The Sum of All Fears
To say The Sum of All Fears is based on Tom Clancy's novel of the same name is like saying Spider-Man is based on the Electric Company cartoons of
Clancy's 4,000 page tome tells the story of Jack Ryan, older, wiser, heavy with drink, fighting the National Security Director for the President's ear
while dealing with scandals of infidelity damaging his marriage. In the book, Arab terrorists find an atomic bomb and hatch a plot to detonate said
bomb beneath Mile High Stadium in Denver, Colorado in the middle of the Superbowl. Meanwhile, Jack dives into the midst of some heavy political
intrigue as various players create a power struggle around the President.
The movie tells the story of Jack Ryan, young, hip, single and sexy, no more than a researcher in the beginnings of what could be a glorious career in
the CIA. In the film, right wing fascists acquire an atomic bomb with plans to detonate said bomb in Baltimore's football stadium in the middle of
the Superbowl. Meanwhile, Jack looks concerned a lot and
plays with other people's Palm Pilots.
So it's similar, yet completely different. Kinda like The Scorpion King and The Mummy Returns, without a professional wrestler.
The book is, by many accounts, Tom Clancy's finest--riveting, terrifying, engrossing. And while Jack Ryan is now thirty years younger and most of
the political subplots have been altered or eliminated, the movie still kept the most dramatic part of the book: the ending. And by ending, I mean
the last 150 or so pages of the book, the last 45 minutes or so of the movie. I'm talking about the "don't you dare leave your seat for some popcorn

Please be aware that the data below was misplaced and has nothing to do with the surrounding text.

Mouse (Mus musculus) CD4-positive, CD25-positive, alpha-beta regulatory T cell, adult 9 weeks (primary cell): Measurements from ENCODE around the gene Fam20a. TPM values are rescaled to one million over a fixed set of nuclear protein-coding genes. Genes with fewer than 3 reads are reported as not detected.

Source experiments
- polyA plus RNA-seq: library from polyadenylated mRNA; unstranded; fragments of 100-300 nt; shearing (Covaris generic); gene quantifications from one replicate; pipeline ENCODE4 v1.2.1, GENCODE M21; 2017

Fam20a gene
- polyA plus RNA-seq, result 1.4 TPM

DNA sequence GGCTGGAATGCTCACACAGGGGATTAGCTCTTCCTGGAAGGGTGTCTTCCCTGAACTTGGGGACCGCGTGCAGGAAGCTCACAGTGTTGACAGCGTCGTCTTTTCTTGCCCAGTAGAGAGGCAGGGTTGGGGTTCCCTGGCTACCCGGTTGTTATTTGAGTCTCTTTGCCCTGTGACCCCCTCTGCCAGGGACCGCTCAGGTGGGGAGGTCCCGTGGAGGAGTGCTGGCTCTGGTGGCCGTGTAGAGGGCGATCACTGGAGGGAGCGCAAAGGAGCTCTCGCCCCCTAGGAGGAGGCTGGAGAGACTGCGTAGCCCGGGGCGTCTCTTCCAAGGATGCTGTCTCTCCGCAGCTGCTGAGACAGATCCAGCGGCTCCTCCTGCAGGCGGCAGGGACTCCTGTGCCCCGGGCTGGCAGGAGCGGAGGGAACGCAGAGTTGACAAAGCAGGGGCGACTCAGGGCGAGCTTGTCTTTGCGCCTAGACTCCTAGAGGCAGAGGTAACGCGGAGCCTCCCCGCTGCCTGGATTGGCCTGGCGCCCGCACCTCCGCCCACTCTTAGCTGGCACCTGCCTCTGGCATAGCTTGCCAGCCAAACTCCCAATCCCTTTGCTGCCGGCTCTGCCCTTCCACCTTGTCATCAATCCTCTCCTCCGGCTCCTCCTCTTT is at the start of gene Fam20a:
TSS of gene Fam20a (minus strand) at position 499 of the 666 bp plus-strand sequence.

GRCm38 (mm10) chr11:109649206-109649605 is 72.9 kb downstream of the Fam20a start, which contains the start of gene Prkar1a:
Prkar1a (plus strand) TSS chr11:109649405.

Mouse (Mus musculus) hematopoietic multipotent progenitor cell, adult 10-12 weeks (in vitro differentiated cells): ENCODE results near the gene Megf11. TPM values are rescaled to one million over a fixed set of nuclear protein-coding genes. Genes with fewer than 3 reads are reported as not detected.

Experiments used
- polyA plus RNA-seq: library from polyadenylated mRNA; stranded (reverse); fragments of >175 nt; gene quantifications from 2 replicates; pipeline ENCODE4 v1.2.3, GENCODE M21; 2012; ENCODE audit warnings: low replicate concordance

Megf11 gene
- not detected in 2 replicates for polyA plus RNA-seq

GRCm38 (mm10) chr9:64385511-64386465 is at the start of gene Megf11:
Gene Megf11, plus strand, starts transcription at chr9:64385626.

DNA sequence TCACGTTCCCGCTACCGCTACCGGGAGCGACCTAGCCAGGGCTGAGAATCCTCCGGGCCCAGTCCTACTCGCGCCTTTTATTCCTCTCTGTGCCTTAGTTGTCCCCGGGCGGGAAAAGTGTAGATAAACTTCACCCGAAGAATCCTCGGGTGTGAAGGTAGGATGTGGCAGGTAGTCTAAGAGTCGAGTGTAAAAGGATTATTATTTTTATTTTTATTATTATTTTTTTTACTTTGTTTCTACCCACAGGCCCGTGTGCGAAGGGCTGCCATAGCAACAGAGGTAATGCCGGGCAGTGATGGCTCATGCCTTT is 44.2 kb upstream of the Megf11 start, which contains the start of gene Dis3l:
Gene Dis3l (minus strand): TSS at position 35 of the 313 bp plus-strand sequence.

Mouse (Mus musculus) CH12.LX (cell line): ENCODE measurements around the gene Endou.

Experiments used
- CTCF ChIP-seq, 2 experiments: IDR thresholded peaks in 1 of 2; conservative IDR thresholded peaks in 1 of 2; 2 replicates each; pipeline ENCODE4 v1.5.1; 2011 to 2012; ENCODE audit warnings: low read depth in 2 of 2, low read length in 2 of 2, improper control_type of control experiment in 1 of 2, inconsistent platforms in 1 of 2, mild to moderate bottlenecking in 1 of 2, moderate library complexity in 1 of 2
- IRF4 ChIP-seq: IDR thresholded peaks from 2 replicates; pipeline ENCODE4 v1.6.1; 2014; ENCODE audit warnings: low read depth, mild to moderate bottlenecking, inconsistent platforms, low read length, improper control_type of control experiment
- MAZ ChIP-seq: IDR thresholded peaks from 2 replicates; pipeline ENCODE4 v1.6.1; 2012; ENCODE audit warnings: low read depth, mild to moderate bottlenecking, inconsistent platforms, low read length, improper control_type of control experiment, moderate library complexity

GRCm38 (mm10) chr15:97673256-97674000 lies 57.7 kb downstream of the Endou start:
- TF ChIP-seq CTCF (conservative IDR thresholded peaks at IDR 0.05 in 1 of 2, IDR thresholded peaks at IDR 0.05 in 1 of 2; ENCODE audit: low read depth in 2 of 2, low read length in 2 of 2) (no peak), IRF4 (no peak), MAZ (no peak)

or a Coke because this is what political and military drama is all about" ending. Good stuff.
First question that has to come up is: how does Ben Affleck compare to the previous incarnations of Jack Ryan, Alec Baldwin and Harrison Ford? Well,
he's a lot younger than they are. When everyone walks around calling him Doctor, you kinda feel like they're talking about the 'examinations' he gave
the Alpha Phi Sorority girls at the last kegger.
Still, he's a stud-in-training, and flanked by legitimate studs such as Morgan Freeman and Liev Schreiber who do the important things like talk and
shoot people. Ben's the kind of action hero who's best used as a foil for the aging hero we really came to see. Morgan Freeman is the aging hero
we'd pay to see dictate HTML code.
"Table width equals... one hundred percent. Border equals zero! Cellspacing equals... 2?"
The story is both shocking and palatable. Shocking because, well, there are some images that we're not quite ready to see, and one of them is in this
movie. Palatable because the bad guys are Nazis. Everyone hates the Nazis. Except for the Nazis, of course, and the neo-Nazis, but we don't like
them because they're neo-Nazis and they like the Nazis and
everyone hates the Nazis. Pretty safe villain these days, the Nazis. Actually, they're just about the only safe villain left aside from raving
lunatics and the Huns.
There's a ton of action for those who like a little action in the action movies. But the action serves the story, and not vice versa, which is a nice
change of pace over a film such as, oh I don't know, Attack of the Clones for example. (If you were executing three people in a stadium, wouldn't you
just shoot them instead of letting them kill three big pets? I mean come on, those pets have got handlers who love them!)
The Sum of all Fears is a tight-paced global story of horror and hate and all that sort of good stuff that makes a movie sing. I give it 4 1/8
Babylons. Go ahead and give it whirl if you want, just pay more attention to Morgan Freeman than Ben Affleck and everything'll be fine.
Shocking and palatable? Killing pets? Do I have to start drug testing?
The Sum of All Fears
Directed By: Phil Alden Robinson
Starring: Morgan Freeman, James Cromwell, Live Schreiber, Bridget Moynahan, Alan Bates, Ciaran Hinds, Philip Baker Hall, Bruce McGill, Ron Rifkin and
Scrubs' Dr. Kelso. OK, Ben Affleck's in it too, but you didn't hear it from me.